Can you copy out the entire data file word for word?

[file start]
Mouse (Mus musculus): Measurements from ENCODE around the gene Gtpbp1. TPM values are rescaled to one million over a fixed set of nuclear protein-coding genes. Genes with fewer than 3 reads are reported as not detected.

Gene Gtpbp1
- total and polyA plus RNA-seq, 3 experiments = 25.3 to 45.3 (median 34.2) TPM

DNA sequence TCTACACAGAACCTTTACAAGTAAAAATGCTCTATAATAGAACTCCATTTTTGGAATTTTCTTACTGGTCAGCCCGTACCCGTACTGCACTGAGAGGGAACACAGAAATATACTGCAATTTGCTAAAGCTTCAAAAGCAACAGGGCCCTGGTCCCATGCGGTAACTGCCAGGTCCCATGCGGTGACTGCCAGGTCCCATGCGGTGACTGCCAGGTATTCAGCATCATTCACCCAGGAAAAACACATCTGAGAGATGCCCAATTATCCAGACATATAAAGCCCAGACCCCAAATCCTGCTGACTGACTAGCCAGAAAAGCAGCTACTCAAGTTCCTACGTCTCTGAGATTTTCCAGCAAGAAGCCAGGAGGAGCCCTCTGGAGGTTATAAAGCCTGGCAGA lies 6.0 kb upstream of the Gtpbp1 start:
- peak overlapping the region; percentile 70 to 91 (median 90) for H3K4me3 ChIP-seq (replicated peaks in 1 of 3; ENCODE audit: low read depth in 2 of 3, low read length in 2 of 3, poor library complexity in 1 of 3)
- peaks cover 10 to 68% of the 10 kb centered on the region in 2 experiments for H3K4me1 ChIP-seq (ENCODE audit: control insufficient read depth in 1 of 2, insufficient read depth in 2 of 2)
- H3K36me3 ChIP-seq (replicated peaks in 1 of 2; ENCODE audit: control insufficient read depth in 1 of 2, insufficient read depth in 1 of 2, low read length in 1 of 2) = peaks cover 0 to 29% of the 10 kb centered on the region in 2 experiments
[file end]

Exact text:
Mouse (Mus musculus): Measurements from ENCODE around the gene Gtpbp1. TPM values are rescaled to one million over a fixed set of nuclear protein-coding genes. Genes with fewer than 3 reads are reported as not detected.

Gene Gtpbp1
- total and polyA plus RNA-seq, 3 experiments = 25.3 to 45.3 (median 34.2) TPM

DNA sequence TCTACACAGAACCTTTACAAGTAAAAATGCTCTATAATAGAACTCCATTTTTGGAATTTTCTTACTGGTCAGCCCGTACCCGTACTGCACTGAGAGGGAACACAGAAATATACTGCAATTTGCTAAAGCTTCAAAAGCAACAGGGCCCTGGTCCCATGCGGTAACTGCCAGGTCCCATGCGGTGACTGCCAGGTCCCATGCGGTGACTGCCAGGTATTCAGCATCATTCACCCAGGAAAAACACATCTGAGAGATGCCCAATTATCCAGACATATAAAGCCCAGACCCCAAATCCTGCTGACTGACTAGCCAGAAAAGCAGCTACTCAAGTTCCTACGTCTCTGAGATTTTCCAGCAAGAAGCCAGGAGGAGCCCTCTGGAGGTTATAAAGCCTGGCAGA lies 6.0 kb upstream of the Gtpbp1 start:
- peak overlapping the region; percentile 70 to 91 (median 90) for H3K4me3 ChIP-seq (replicated peaks in 1 of 3; ENCODE audit: low read depth in 2 of 3, low read length in 2 of 3, poor library complexity in 1 of 3)
- peaks cover 10 to 68% of the 10 kb centered on the region in 2 experiments for H3K4me1 ChIP-seq (ENCODE audit: control insufficient read depth in 1 of 2, insufficient read depth in 2 of 2)
- H3K36me3 ChIP-seq (replicated peaks in 1 of 2; ENCODE audit: control insufficient read depth in 1 of 2, insufficient read depth in 1 of 2, low read length in 1 of 2) = peaks cover 0 to 29% of the 10 kb centered on the region in 2 experiments